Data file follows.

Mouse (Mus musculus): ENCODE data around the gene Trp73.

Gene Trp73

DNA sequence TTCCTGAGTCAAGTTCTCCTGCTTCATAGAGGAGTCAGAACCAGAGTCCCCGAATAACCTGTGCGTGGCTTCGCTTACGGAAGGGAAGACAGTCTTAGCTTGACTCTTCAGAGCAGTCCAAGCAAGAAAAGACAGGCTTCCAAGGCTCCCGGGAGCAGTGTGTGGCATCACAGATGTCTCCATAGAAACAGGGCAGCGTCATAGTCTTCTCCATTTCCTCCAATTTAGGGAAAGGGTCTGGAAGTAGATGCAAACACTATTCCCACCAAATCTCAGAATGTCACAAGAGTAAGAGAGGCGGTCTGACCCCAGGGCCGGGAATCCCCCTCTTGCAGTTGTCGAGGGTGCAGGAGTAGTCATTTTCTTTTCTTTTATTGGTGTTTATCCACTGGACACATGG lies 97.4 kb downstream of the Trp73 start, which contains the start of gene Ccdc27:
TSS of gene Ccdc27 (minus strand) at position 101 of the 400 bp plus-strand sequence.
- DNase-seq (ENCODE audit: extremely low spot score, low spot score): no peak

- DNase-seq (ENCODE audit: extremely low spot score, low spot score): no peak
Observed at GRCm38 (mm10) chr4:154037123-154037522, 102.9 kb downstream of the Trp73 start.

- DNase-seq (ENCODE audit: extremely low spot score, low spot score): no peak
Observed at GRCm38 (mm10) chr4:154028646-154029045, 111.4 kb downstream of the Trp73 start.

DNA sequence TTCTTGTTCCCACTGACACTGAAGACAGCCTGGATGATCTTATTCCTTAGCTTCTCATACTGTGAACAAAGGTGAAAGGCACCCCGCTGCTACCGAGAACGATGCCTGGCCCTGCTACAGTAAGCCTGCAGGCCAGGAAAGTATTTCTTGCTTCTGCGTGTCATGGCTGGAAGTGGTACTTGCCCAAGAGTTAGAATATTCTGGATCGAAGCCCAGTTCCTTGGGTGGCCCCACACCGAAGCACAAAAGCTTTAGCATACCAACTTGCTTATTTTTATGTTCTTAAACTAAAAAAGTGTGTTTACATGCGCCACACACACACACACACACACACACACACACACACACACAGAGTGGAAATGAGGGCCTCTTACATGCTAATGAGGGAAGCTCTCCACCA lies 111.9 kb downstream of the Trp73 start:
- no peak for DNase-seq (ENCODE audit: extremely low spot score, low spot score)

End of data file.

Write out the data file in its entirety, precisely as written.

Mouse (Mus musculus): ENCODE data around the gene Trp73.

Gene Trp73

DNA sequence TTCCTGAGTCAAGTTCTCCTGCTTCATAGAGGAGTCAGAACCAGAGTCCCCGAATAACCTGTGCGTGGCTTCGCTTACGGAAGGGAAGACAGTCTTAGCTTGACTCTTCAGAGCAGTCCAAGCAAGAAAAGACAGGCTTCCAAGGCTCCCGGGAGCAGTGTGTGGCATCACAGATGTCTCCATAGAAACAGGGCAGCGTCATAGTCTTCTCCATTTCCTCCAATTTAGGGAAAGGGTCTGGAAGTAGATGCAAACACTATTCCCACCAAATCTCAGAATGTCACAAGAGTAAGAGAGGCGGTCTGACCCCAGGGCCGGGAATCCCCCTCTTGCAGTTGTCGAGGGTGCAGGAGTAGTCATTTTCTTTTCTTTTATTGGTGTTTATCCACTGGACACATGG lies 97.4 kb downstream of the Trp73 start, which contains the start of gene Ccdc27:
TSS of gene Ccdc27 (minus strand) at position 101 of the 400 bp plus-strand sequence.
- DNase-seq (ENCODE audit: extremely low spot score, low spot score): no peak

- DNase-seq (ENCODE audit: extremely low spot score, low spot score): no peak
Observed at GRCm38 (mm10) chr4:154037123-154037522, 102.9 kb downstream of the Trp73 start.

- DNase-seq (ENCODE audit: extremely low spot score, low spot score): no peak
Observed at GRCm38 (mm10) chr4:154028646-154029045, 111.4 kb downstream of the Trp73 start.

DNA sequence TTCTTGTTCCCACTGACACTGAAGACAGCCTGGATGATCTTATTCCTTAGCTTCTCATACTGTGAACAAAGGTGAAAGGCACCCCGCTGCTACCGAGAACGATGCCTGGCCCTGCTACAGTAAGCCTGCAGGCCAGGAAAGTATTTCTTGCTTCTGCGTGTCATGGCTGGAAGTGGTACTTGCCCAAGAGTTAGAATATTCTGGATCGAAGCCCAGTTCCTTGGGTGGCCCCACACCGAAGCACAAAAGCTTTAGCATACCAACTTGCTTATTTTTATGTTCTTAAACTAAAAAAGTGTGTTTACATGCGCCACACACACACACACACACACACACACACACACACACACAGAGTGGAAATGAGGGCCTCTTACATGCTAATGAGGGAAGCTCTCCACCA lies 111.9 kb downstream of the Trp73 start:
- no peak for DNase-seq (ENCODE audit: extremely low spot score, low spot score)